Lessons learned while on crutches with kids
The absolute freedom of it. I went back to the office today. While there I walked unaided – and only needed to stop to rest my leg one or two times. It is such a relief.
I am not sorry to see the crutches go. I think being on crutches is difficult at any time in your life but with young kids to look after it’s a nightmare. I learned a few things during my recovery time though.
1. Walking with crutches looks much easier than it is.
It is bloody hard to walk using crutches. You may start with just a sore leg, but after walking for the day using crutches, everything will hurt. (Note this may just be a testament to how incredibly unfit I am.) My arms, my hands, my chest, my good leg. Ouch. Things got better in the second week when I could weight bear a little with the sore leg, but that first week when I was hopping with the aid of the crutches was a nightmare. As an addendum to this point, I’d like to mention that if anyone criticises how slow you are on crutches, the quickest way to shut them up is to take a seat and ask them to demonstrate how fast they can move. Just saying. They’ll soon change their tune.
2. Carrying anything while on crutches requires planning.
I am addicted to tea. If I go more than a few hours without a cup, I start to get antsy. So my first day home alone resting with my foot up, it wasn’t long before I realised I had a problem. It’s not possible to carry a cup of tea while hopping with a pair of crutches. The solution was a travel mug and a cardigan with pockets. Make my tea, seal the travel mug, pop the mug in my pocket, and away I went.
3. Cycling gloves are a great investment.
Lots of people tape padding around the handle of each crutch to protect their hands. I read a tip online that cycling gloves work really well instead so I sent Charlie off to Halfords for a pair of fingerless cycling gloves. The in-built padding across the palm of these gloves makes it much easier to use your crutches. Plus they keep your hands warm.
4. Start thinking about the things you CAN do.
It’s easy to wallow when you find yourself in pain and dependent on others and certainly there are lots of things you can’t do. Top of my list was driving. That was all I thought about for the first hour or so. How would I get to work? What would I do? But as the day wore on the other implications started to hit me. I couldn’t pick up my toddler. Couldn’t carry a basket of laundry from one room to the next, never mind upstairs or down. Couldn’t do the shopping. Couldn’t lift my child into bed. Couldn’t take the kids over to the playground. Couldn’t… It seemed an endless list. I would be useless at home. And during his busiest time of year at work, my husband would have to pick up the slack. But I soon found things I could do. I could do all the bedtime stories. I could occupy the kids with board games, jigsaws, or games on the iPad. I could help with homework. I could stand at the kitchen counter with my knee resting on a stool and prepare dinner. As long as I didn’t have to carry anything! Likewise I could wash and dry dishes. It didn’t quite make up for not being able to help at night when the toddler woke up. But I felt better that I could do something.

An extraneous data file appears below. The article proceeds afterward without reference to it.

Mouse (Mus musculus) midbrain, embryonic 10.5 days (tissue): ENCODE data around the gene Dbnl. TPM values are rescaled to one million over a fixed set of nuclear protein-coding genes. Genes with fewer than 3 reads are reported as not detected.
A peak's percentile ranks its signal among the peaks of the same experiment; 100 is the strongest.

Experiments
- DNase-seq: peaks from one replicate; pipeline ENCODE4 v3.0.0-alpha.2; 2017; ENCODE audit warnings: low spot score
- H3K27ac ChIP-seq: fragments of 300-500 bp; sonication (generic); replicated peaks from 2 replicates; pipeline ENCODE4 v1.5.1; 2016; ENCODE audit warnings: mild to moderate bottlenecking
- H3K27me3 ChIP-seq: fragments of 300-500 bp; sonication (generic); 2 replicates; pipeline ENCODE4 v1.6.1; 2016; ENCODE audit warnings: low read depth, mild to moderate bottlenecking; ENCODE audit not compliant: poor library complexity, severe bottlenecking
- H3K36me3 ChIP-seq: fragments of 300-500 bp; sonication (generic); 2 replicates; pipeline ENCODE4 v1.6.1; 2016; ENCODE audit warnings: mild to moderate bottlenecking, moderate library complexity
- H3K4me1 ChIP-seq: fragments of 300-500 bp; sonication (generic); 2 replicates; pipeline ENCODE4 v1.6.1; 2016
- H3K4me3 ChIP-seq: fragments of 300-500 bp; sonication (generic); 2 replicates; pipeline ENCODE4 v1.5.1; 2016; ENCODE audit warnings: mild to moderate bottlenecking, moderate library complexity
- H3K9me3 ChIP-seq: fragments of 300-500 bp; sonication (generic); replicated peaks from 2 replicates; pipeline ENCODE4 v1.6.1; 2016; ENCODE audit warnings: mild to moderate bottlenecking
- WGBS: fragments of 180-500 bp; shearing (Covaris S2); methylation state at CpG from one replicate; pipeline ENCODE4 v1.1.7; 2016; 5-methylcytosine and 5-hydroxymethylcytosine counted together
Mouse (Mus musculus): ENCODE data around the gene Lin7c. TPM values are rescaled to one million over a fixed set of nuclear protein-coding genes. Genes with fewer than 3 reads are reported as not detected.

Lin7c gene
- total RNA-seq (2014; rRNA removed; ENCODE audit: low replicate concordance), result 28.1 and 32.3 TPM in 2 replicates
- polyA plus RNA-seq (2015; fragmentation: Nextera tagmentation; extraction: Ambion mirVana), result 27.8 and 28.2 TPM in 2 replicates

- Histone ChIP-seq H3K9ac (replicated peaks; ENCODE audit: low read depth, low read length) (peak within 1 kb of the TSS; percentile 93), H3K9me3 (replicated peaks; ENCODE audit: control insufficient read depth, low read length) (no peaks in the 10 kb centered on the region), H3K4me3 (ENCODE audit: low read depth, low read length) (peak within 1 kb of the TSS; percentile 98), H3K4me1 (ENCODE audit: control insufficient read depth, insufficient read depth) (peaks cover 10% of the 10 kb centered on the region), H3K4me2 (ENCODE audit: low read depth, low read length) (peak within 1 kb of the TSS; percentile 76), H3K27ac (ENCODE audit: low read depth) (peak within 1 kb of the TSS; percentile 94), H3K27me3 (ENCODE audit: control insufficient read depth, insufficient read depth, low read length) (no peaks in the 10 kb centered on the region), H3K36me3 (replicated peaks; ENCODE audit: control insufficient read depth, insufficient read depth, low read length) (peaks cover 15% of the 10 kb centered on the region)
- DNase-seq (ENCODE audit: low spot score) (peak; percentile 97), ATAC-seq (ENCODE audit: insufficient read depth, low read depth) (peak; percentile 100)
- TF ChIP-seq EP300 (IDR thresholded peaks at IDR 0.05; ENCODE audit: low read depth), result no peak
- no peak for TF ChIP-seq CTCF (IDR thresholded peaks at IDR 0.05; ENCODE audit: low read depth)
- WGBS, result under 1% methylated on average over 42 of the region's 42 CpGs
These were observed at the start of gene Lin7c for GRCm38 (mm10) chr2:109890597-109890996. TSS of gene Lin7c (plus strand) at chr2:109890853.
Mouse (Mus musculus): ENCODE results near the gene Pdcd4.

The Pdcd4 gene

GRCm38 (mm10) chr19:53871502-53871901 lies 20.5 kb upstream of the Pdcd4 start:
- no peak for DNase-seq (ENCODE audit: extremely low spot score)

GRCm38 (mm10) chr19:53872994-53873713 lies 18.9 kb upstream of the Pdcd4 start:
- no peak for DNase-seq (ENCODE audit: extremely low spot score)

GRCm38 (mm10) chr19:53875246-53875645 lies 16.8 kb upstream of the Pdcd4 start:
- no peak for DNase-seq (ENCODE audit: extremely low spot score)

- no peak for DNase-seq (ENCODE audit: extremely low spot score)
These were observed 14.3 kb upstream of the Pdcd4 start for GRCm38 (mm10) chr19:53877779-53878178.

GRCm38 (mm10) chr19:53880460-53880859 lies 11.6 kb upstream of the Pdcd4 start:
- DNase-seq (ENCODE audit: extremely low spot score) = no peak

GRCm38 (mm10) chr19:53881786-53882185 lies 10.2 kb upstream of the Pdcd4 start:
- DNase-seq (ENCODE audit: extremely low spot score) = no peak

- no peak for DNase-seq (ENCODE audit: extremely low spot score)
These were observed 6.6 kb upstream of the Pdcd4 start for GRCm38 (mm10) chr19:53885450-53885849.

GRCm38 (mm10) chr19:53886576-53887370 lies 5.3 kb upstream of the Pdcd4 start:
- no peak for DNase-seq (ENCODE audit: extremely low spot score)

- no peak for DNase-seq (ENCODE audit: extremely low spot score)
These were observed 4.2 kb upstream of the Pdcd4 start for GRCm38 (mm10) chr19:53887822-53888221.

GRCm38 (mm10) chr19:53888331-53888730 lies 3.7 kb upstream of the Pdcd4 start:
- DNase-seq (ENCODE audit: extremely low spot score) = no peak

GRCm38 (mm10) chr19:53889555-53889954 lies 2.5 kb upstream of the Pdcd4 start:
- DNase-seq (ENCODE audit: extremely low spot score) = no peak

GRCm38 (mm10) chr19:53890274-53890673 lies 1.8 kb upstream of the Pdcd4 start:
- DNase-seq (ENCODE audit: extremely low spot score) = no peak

5. Accept help and hire help.
Early on we decided to use some of the money saved on petrol from not commuting for a month to hire a cleaner to come in once a week to take care of the bathrooms, the kitchen, and the floors. A great decision if I do say so myself and money well spent. Having those jobs done just took the pressure off.
I also had to admit to myself that if I was to follow medical advice and actually rest to speed up my recovery, I would need to accept help when offered and not try my usual tactic of having to prove I can do it all myself. So when someone offered me a lift, I accepted, when someone offered help with the kids, I accepted. And it was liberating. I appreciated the help, and what do you know, the doctor was right – resting did speed up my recovery. Right now I’m about two weeks ahead of where I expected to be in terms of regaining mobility.